The Tories performed well in places that either vote Tory anyway or you would expect to vote Tory during a period when Labour aren’t a viable option – in fact it follows a pattern very similar to the 1983 election. I wouldn’t read too much into it of course, but based on this, June’s election is actually looking like being pretty boring in Wales.

Lib Dems

Pretty crap in the grand scheme of things, but it could hardly be worse, could it?

The figures aren’t too bad. There’s no major humiliation. They didn’t lose scores and scores of seats. In fact they did reasonably well in some authorities – they actually gained seats in Powys, won a seat in Neath Port Talbot from nothing and still have respectable numbers of councillors in Swansea, Cardiff and Ceredigion.

#TheFightback isn’t happening though. You would’ve expected the Lib Dems to pick up Remainer votes in places like Swansea and central Cardiff – they didn’t and it suggests they may find it difficult taking back Cardiff Central in June. Meanwhile, they’re still absolutely nowhere in some authorities where they once had significant influence like Bridgend, Newport and Wrexham.

At least they’ve got more life in them than UKIP.

Greens, UKIP & Others

Llais Gwynedd remain the only party outside the “Big Four” to have a significant presence in Welsh local government, retaining 6 seats in Gwynedd but losing 7 in the process. All of those seats were won in contested elections against a near insurmountable Plaid and strong challenges from Independents, so to hold that many isn’t a bad result at all.

For once I can say the Greens have something to cheer. Yes, really! Emily Durrant becomes the first elected Green county councillor in Wales, representing Llangors in Powys. They only need to win another 30 or 40 more before they can justify being taken seriously at a national level – easy! The electoral system doesn’t help them, but if there were anywhere you would’ve expected the Greens to make some ground it would’ve been Swansea and Cardiff….and they didn’t.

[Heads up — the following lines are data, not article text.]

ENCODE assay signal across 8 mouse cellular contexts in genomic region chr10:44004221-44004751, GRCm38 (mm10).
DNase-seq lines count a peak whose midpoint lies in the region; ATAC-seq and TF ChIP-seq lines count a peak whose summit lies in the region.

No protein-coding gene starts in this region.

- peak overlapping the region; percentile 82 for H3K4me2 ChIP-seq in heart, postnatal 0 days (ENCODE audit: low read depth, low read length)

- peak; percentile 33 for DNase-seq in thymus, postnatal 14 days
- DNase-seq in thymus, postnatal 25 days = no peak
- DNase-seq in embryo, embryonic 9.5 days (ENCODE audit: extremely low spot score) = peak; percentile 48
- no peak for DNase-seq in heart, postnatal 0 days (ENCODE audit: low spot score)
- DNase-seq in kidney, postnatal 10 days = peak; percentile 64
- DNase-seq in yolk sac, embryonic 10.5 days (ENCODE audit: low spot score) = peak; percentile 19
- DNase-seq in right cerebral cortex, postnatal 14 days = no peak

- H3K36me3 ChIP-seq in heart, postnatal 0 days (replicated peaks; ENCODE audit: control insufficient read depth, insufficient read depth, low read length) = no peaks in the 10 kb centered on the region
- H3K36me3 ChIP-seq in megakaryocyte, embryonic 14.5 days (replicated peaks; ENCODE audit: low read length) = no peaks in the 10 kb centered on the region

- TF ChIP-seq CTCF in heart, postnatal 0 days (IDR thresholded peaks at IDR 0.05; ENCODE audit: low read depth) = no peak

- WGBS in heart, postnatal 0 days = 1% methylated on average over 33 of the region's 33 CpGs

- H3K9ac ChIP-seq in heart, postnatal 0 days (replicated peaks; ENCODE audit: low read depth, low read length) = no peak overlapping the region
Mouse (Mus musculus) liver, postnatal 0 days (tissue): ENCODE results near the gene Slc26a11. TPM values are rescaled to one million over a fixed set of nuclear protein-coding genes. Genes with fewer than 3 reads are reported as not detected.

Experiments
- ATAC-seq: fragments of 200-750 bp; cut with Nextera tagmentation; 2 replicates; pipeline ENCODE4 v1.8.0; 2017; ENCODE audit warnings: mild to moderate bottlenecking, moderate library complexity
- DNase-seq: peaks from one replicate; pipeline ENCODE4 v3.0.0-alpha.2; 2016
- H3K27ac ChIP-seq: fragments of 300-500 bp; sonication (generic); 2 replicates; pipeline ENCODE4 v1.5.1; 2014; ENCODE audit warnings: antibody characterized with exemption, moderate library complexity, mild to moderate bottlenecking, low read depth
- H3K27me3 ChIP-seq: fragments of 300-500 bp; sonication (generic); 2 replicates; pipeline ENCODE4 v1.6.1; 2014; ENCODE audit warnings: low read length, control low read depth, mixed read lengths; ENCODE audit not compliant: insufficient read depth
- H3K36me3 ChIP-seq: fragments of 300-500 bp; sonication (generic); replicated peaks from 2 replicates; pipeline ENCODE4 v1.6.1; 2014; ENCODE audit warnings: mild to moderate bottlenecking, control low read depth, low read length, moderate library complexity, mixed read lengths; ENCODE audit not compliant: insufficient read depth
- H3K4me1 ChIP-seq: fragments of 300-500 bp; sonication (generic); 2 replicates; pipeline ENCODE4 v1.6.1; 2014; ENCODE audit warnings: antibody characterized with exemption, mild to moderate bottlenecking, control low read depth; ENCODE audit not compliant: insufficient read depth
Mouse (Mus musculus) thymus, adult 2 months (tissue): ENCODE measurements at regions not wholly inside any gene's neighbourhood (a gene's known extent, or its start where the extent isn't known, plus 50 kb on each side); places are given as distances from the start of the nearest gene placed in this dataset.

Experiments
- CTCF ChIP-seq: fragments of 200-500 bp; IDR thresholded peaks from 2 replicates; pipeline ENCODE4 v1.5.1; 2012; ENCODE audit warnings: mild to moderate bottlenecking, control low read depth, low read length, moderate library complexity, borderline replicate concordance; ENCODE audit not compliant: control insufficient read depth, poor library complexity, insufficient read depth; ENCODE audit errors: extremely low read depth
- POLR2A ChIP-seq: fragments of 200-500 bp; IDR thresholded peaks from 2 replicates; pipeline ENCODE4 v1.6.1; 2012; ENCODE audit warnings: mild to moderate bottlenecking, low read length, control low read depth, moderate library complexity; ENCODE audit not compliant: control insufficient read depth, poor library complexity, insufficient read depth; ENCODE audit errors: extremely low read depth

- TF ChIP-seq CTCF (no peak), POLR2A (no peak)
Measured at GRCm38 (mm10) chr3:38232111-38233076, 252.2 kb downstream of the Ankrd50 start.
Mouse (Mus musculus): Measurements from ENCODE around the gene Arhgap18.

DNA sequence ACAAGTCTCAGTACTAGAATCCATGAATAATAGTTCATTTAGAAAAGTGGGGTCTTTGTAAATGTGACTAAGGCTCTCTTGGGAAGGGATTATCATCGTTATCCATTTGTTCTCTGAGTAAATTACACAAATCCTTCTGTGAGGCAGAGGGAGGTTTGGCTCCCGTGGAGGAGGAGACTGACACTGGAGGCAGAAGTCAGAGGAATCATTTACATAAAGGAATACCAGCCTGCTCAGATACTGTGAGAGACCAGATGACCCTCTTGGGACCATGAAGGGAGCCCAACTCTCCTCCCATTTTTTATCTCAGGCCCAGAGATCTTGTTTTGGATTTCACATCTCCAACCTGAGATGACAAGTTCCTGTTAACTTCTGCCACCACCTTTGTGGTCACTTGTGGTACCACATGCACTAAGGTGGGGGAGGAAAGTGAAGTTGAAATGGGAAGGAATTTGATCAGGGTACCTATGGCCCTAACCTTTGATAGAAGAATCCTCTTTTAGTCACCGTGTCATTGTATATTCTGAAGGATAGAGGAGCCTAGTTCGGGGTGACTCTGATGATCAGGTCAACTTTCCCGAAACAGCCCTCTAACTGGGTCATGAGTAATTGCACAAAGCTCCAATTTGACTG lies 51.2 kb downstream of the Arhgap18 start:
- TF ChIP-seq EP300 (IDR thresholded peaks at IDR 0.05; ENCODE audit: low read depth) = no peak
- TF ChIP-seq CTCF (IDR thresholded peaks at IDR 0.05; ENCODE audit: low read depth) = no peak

UKIP have nowt. They’re a house without a foundation and without a reason to exist. I’m sure I’ll have more to say on this another time, but the only directions they can go now are either: merge with the Tories; an English nationalist party; an openly (rather than covertly) nativist BNP “kick ’em aht” party; some sort of small state anarcho-capitalist clown school.

Sadly, People First in Carmarthenshire lost their only representative in Sian Caiach, who’s long been a thorn in the side of the Carmarthenshire establishment. You’ve got to wonder where the scrutiny’s going to come from now?



  • The Cynon Valley Party won a seat in Penrhiwceiber, Rhondda Cynon Taf.
  • Newport Independent Party won four seats in….can you guess where?
  • As mentioned earlier this week, three organised and mutually-endorsing hyper-local groups (Change for Bridgend, Porthcawl Independents, Llynfi Independents) won a combined 10 seats on Bridgend Council.
  • The Pirate Party – who fielded two candidates in the Vale of Glamorgan – achieved 7.6% of the vote in St Athan.
  • The various far-left and far-right parties didn’t achieve anything.